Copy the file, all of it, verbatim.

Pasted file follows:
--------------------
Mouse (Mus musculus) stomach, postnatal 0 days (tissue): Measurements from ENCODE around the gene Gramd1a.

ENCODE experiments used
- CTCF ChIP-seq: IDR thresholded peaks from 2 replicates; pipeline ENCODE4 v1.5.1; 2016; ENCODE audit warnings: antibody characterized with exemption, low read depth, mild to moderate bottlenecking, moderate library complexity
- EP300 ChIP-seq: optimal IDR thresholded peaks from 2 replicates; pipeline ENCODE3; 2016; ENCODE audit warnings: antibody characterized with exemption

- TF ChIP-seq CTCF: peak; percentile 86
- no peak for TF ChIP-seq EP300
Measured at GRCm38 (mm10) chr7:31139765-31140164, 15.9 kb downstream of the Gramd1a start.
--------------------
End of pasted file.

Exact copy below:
Mouse (Mus musculus) stomach, postnatal 0 days (tissue): Measurements from ENCODE around the gene Gramd1a.

ENCODE experiments used
- CTCF ChIP-seq: IDR thresholded peaks from 2 replicates; pipeline ENCODE4 v1.5.1; 2016; ENCODE audit warnings: antibody characterized with exemption, low read depth, mild to moderate bottlenecking, moderate library complexity
- EP300 ChIP-seq: optimal IDR thresholded peaks from 2 replicates; pipeline ENCODE3; 2016; ENCODE audit warnings: antibody characterized with exemption

- TF ChIP-seq CTCF: peak; percentile 86
- no peak for TF ChIP-seq EP300
Measured at GRCm38 (mm10) chr7:31139765-31140164, 15.9 kb downstream of the Gramd1a start.